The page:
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Why pricing power equals pricing freedom

by: Matthew Hays | December 3, 2020

Hey manufacturers, what happens when you change your prices? Do your end customers benefit from price cuts, or does that cut get gobbled up by the supply chain? What did you intend to happen? When you raise prices, do distributors and retailers pass that increase along to the end consumer or just absorb it? Are you concerned about effects on consumer demand more than channel cooperation? Knowing the answer to these questions helps you understand just how much pricing power you have.

What is Pricing Power?

Pricing power is the ability to affect the shelf price of a product by manipulating your own price in the supply chain channel. Let’s say a manufacturer decides to charge $1.00 more. If that increase ripples all the way through the supply chain and the customer ends up paying the extra dollar, the manufacturer has high pricing power.

Now suppose a manufacturer wants to increase market share and drops their price by $1.00. Will the customer pay less? If the distributor does not cut their price and instead pockets that money, the manufacturer is not affecting the price paid by the end customer. This means the manufacturer has low pricing power.

As a manufacturer, it’s important to understand and measure how much pricing power you have. If your pricing power is high, you can adjust your prices to control consumer demand without the cooperation of the channel. You can sell the same quantities at a higher price to make more money. Or, you can sell higher quantities at a lower price to increase your market share. High pricing power translates into pricing freedom.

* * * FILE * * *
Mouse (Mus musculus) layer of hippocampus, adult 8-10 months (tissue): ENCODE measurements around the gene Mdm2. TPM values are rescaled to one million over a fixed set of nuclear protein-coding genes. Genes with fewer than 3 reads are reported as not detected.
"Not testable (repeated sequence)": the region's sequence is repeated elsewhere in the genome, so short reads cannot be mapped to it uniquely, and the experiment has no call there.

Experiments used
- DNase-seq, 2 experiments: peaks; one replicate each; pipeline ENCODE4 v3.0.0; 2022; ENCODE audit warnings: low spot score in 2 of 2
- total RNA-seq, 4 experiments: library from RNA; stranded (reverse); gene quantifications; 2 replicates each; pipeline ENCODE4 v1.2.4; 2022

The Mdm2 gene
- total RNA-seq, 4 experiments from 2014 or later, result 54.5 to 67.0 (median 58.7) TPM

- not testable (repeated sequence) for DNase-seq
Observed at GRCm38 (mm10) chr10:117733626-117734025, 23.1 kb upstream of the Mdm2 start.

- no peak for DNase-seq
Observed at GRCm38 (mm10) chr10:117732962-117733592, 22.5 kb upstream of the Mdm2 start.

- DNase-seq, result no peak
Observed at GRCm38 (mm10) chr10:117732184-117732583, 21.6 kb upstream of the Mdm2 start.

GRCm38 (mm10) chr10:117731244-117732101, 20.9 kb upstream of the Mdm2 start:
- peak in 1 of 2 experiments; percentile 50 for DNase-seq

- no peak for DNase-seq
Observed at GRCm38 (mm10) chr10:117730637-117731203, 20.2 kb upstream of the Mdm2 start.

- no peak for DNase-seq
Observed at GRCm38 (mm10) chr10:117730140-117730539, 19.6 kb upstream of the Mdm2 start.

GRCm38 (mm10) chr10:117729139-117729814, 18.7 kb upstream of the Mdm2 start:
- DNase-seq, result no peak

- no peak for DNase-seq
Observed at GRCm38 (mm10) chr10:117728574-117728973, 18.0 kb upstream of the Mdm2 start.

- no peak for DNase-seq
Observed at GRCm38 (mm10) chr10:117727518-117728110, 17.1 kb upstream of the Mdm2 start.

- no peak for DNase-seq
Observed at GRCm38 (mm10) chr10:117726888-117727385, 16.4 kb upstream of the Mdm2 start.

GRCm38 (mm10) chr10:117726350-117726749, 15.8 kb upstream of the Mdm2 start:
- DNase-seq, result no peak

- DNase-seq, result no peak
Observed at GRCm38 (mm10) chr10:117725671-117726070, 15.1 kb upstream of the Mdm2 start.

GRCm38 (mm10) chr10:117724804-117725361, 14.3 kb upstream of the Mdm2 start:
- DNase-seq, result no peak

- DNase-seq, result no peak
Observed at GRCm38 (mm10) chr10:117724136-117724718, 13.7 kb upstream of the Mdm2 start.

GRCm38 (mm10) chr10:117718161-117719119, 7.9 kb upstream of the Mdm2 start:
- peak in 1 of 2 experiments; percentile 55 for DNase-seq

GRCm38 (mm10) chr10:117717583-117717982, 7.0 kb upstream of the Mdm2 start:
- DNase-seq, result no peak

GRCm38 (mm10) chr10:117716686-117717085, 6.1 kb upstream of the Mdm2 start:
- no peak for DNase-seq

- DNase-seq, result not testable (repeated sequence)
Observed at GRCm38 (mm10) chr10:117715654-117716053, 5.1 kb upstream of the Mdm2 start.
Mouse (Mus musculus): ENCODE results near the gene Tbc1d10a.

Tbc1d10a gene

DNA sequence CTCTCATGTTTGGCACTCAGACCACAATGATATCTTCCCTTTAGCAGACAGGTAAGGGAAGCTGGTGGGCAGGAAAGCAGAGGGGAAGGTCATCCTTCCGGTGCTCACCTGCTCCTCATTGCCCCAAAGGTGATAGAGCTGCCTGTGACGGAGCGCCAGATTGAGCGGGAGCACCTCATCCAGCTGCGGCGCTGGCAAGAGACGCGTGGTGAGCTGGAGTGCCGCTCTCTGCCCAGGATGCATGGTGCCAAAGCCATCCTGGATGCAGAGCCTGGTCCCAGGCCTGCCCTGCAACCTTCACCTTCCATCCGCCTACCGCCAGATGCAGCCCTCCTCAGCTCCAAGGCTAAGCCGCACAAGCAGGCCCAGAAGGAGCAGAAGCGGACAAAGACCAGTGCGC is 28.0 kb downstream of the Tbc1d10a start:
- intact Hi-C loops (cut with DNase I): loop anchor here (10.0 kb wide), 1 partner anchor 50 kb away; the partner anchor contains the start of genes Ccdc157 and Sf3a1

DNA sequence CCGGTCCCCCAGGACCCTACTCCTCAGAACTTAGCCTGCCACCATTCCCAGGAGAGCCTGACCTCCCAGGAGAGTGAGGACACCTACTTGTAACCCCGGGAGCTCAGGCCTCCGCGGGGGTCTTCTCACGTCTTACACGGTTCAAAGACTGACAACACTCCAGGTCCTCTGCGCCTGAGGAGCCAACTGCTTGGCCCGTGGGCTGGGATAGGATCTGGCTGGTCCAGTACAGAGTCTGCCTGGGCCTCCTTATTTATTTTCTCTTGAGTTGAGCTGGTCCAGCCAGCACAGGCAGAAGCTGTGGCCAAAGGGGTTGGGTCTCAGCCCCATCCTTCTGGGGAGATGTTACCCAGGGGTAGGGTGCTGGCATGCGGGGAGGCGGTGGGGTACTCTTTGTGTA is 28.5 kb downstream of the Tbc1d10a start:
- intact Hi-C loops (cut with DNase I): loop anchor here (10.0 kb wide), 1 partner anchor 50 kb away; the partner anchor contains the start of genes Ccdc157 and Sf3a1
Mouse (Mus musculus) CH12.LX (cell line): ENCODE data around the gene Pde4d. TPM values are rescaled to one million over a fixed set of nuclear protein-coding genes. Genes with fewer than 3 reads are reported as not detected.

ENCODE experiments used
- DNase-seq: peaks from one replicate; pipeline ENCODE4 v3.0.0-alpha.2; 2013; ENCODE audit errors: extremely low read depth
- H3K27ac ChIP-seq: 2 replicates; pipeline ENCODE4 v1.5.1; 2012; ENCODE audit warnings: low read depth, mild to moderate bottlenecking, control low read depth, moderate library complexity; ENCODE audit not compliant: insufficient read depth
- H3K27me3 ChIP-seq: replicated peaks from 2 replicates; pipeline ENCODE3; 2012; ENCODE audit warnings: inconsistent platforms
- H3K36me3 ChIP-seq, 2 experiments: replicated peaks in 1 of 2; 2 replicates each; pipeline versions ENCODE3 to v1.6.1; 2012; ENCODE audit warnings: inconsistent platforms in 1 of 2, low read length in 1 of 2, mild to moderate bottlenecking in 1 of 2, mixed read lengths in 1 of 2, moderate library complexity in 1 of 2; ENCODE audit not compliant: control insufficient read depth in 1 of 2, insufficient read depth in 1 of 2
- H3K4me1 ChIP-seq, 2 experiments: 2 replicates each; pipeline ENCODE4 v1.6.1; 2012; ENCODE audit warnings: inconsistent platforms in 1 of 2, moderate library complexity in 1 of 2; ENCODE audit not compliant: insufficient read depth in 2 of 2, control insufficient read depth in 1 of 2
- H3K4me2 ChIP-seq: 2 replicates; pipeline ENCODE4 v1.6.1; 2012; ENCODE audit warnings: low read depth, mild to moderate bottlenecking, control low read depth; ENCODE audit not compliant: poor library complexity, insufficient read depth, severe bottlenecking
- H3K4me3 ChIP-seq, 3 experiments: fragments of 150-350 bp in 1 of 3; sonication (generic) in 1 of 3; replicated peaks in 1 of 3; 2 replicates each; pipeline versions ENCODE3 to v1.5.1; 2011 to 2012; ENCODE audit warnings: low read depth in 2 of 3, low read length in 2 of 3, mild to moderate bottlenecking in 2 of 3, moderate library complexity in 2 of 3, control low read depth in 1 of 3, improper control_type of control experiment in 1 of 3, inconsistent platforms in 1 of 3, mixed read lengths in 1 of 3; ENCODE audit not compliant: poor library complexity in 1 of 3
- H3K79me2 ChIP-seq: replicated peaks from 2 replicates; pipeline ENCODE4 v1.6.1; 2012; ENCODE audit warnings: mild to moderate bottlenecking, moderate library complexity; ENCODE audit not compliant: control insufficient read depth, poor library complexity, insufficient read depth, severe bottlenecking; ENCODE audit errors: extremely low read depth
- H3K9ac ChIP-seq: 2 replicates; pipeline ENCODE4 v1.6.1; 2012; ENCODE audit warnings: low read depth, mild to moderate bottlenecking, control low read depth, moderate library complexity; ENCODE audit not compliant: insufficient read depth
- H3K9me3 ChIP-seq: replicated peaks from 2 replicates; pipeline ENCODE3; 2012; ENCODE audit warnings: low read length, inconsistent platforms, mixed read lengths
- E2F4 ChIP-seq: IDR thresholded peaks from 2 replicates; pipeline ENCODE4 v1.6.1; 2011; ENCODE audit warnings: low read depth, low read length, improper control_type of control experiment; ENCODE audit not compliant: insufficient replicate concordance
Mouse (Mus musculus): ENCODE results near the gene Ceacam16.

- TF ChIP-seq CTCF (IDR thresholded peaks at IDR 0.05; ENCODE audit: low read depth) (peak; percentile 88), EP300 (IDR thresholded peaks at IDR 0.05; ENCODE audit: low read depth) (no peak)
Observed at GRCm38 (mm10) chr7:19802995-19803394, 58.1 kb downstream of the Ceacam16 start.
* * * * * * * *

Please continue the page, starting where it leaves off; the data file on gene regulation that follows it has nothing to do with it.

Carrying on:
Let’s take a look at some examples:

High Pricing Power

Here we can see strong pricing power. When the manufacturer raises the list price (dotted line) in week 26 of 2018, and again in week 14 of 2019, the shelf price (solid line) also increases. Even if the shelf price is not increasing by the same amount as the list price, there is a strong correlation between the two and very little delay in response. Sometimes you might see a delayed change in the shelf price (perhaps 1-3 weeks) after the manufacturer changes price. This delay depends on the supply chain speed—both in terms of communication of price changes, reaction time of channel partners, and inventory turn-over or “product velocity.”

Low Pricing Power

In this second example, the manufacturer has very little pricing power for the selected product.  As the manufacturer changes the list price in week 38 of 2018, the shelf price does not move in a relative fashion. Because the shelf price stayed consistent after the list price change, the gap between these two prices narrowed. This means the supply chain (the distributor and/or retailer) pocketed the savings and did not pass the price reduction on to the end-customer.

The opposite could also happen: the supply chain could “eat” some or all of the manufacturer’s price increases to shield the end-customer from a price increase. While this is good for maintaining consumer demand for this manufacturer’s products, it can disenfranchise channel partners who might decide another manufacturer with better margins can replace your product on-shelf.

Also interesting in the illustration above is the on-shelf price variation seen throughout 2016 as well as week 28 of 2017. These changes in shelf price occur without any change in the manufacturer’s list price. There are two probable explanations for this. First, it could have been the result of promotions supported by the manufacturer through rebates or market development funds (promotional payments to the channel partners). If the manufacturer commonly has promotional programs beyond price discounts reflected in these graphs, then the manufacturer should look at their net sales price for partners rather than the list price when comparing to end-customer shelf price to determine pricing power and channel response. Second, the channel partners might be running their own promotions to the detriment of their own margins in an effort to create demand. (A quick look at channel inventory trends would reveal whether it’s low demand or too much inventory.) In this case, it is likely to be unsustainable for partners to do this without manufacturer support, and the manufacturer could be in jeopardy of losing the channel partner. This could be a leading indicator of impending partner churn, but that’s a topic for a whole new blog!